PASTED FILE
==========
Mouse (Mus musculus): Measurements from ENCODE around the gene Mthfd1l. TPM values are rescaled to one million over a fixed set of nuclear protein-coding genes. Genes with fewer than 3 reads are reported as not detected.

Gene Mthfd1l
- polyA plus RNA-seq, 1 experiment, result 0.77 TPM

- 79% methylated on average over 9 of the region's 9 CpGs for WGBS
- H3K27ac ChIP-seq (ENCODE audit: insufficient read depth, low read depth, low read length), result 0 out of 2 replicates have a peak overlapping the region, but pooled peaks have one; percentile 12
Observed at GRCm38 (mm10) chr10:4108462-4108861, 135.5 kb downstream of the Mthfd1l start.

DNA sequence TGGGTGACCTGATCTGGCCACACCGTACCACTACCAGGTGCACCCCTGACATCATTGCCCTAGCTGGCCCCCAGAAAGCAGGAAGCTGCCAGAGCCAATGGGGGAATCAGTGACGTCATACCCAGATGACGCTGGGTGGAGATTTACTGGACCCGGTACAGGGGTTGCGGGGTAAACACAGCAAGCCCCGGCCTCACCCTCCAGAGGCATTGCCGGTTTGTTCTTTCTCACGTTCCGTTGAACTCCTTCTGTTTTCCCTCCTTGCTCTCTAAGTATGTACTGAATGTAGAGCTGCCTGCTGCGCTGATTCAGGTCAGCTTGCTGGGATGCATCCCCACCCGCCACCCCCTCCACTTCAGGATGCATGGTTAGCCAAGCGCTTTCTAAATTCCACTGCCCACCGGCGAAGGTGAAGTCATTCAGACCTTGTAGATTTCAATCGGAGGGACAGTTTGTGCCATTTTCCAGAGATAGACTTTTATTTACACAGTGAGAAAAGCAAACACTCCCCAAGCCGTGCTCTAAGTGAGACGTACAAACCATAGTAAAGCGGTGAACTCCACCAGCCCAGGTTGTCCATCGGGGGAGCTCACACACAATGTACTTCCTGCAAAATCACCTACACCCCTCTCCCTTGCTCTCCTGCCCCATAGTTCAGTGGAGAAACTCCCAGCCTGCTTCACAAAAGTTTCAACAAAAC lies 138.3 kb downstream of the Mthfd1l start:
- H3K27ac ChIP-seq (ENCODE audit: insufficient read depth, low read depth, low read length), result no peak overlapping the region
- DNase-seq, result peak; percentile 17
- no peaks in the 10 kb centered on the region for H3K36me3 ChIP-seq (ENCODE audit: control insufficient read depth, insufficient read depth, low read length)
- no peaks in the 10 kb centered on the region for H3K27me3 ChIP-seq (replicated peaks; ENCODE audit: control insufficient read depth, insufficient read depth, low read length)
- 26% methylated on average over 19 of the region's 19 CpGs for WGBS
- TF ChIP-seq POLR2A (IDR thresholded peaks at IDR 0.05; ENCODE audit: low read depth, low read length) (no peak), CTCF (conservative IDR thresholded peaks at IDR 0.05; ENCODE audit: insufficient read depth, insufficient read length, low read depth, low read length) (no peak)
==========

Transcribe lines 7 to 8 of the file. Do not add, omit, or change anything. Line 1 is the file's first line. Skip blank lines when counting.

DNA sequence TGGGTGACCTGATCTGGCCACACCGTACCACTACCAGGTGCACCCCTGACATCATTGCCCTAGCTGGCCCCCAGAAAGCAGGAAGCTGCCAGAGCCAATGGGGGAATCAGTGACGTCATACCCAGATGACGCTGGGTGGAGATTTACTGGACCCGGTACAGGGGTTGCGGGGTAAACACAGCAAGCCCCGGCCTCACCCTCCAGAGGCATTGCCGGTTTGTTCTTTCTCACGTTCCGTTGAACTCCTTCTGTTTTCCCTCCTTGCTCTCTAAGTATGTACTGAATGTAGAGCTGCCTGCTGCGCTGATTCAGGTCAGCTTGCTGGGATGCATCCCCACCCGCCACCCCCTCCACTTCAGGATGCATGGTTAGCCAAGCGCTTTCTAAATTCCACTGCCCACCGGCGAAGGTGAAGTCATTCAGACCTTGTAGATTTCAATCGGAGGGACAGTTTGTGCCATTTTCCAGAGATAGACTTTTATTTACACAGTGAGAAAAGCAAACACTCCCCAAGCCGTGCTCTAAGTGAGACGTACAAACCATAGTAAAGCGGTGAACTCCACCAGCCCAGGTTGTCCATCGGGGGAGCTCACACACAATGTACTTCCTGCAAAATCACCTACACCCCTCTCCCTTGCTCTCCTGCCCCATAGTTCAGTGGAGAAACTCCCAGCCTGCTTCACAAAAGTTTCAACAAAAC lies 138.3 kb downstream of the Mthfd1l start:
- H3K27ac ChIP-seq (ENCODE audit: insufficient read depth, low read depth, low read length), result no peak overlapping the region